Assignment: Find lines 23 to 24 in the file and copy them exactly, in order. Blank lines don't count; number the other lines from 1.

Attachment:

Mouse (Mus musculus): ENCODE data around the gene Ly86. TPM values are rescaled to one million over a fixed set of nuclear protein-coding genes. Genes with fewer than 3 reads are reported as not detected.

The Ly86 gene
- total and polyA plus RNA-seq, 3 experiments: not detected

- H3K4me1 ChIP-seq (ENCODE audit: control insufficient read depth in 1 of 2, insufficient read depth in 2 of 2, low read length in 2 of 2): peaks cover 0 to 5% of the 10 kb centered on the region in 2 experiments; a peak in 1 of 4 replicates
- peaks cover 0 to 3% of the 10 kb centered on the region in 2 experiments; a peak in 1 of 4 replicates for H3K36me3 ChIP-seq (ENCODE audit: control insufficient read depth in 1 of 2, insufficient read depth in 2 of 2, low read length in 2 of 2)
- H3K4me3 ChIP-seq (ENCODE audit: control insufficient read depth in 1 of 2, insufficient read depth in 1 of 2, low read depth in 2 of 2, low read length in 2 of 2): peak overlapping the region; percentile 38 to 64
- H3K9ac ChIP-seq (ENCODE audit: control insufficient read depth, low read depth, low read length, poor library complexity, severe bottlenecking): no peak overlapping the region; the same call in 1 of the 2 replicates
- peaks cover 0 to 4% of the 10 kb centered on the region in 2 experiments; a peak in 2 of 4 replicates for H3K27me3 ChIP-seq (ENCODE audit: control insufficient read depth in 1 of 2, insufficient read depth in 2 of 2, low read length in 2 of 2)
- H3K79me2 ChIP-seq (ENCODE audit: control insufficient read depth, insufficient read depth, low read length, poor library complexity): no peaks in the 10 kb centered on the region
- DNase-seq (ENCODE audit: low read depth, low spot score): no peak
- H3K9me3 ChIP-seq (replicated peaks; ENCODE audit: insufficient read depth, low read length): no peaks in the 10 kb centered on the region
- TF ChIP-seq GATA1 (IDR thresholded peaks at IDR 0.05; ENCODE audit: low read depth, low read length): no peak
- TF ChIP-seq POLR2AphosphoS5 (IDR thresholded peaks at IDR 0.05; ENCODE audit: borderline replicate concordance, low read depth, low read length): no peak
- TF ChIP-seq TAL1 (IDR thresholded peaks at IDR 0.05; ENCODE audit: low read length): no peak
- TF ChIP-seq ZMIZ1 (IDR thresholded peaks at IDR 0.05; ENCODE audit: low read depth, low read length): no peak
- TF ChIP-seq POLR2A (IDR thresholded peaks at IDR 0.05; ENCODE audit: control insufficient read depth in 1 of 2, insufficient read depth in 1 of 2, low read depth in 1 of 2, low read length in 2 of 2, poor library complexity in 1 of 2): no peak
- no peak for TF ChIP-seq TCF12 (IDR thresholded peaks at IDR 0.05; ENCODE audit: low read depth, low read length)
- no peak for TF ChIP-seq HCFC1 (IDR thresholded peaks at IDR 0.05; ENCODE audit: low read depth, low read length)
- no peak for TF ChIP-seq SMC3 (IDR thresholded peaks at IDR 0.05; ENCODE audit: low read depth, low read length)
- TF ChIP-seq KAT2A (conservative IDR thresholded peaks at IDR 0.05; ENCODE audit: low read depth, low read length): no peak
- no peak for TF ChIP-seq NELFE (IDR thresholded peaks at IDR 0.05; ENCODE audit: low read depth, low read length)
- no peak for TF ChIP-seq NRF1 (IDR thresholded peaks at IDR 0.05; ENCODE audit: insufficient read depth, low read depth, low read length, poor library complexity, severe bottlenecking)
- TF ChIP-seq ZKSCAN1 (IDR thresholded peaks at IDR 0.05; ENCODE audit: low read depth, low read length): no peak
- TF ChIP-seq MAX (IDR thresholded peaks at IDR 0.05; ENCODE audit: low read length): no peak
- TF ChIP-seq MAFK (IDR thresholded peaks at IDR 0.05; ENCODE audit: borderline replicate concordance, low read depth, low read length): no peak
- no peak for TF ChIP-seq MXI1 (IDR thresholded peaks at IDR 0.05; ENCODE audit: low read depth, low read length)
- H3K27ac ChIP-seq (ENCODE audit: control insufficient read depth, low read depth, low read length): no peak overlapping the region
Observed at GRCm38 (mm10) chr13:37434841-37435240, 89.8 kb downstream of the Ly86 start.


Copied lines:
- TF ChIP-seq ZKSCAN1 (IDR thresholded peaks at IDR 0.05; ENCODE audit: low read depth, low read length): no peak
- TF ChIP-seq MAX (IDR thresholded peaks at IDR 0.05; ENCODE audit: low read length): no peak